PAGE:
Walla Walla (sweet yellow onion) — absolutely delicious cooked on the grill!


Agastache foeniculum (common name: Anise Hyssop) — perennial and member of the mint family.  This blooms in the summer and attracts a diverse variety of bees and butterflies.

Matricaria recutita (commonly known as German Chamomile) — a medicinal herb known for its calming properties; great in teas, but also a delightful, little daisy-like bloom.

“PlantPure Nation”

Some disturbing facts from the documentary “PlantPure Nation:

  • Large, mono-crop agribusinesses use fuel-intensive equipment and high amount of pesticides and herbicides; trillions of dollars in subsidies are provided to these companies every year in the U.S. – at the expense of the health and wellbeing of U.S. citizens
  • The number of small farms in the U.S. have gone from 7 million in 1940 to fewer than 2 million today , and the numbers are dwindling annually
  • Americans have almost doubled their annual meat intake per capita from 100 lbs in 1930s to just under 200 lbs today; a change in diet pushed by the meat and dairy lobbies and large agribusinesses
  • 30% of U.S. land is given over to grazing animals or growing food (soybean and corn) to feed factory raised animals; animals which are not only unhealthy to consume, but the living conditions, treatment and slaughter of which is inhumane
  • 9 of 10 hottest years on record have occurred in the 21st century – horrific from a planet and human health stand-point; the emissions produced from the inputs needed to sustain this increasing demand for factory raised animals (including not only meat products, but also dairy and eggs) is a major contributor to climate change

“Numerous studies now show that a whole foods, plant-based diet comprised primarily of vegetables, fruits, legumes and nuts will not only prevent many chronic diseases (Type-2 diabetes, heart disease, high cholesteral), but will also reverse many.” (PlantPure Nation”)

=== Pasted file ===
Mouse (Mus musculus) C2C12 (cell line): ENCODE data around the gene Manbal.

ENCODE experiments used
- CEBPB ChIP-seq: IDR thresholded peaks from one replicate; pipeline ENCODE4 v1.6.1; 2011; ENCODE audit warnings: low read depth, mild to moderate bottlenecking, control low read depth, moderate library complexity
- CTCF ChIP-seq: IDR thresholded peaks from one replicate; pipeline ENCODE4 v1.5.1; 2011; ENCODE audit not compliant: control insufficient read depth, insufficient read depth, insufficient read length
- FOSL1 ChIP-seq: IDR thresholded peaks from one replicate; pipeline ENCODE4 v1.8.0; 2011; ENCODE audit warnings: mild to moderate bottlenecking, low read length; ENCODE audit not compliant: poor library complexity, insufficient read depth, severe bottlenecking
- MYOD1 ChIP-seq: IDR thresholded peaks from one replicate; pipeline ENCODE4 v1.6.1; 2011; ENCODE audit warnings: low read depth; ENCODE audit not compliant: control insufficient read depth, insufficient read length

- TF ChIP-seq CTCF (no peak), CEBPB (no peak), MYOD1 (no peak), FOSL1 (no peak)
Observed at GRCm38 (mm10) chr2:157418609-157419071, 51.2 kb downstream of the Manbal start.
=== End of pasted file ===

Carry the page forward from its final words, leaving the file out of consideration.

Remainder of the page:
Personally, I think it’s unrealistic to believe that every American will become vegan any time in the near future.  But from a health perspective, if for no other reason, many could cut their intake of animal-based foods in half and benefit greatly from the change.  There is also no reason why every American, even those living in apartments with little more than a balcony for personal, outdoor space, can’t grow some of their own food.  Just a taste of fresh, green herbs or a juicy, sun-soaked tomato from your own vine will make one long for fresh, organically grown produce in favor of the tasteless, nutrient-deficient, sorry excuse for a vegetable that is “manufactured” by some agribusiness on the other side of the country or world.  And these smallest changes in habit, all the while, will benefit our planet as well.


Finding my “Happy Place”

Since the inauguration of “Trump the Terrible,” like most of the world, my emotions have ranged from rage, deep depression and, after his 1st week in office, sheer terror and horror.

I realize that much of the blather coming out of the White House is just that, and much of it, I hope, will never get past Congress or the courts, but that really does little to assuage the horror I feel when reading the news.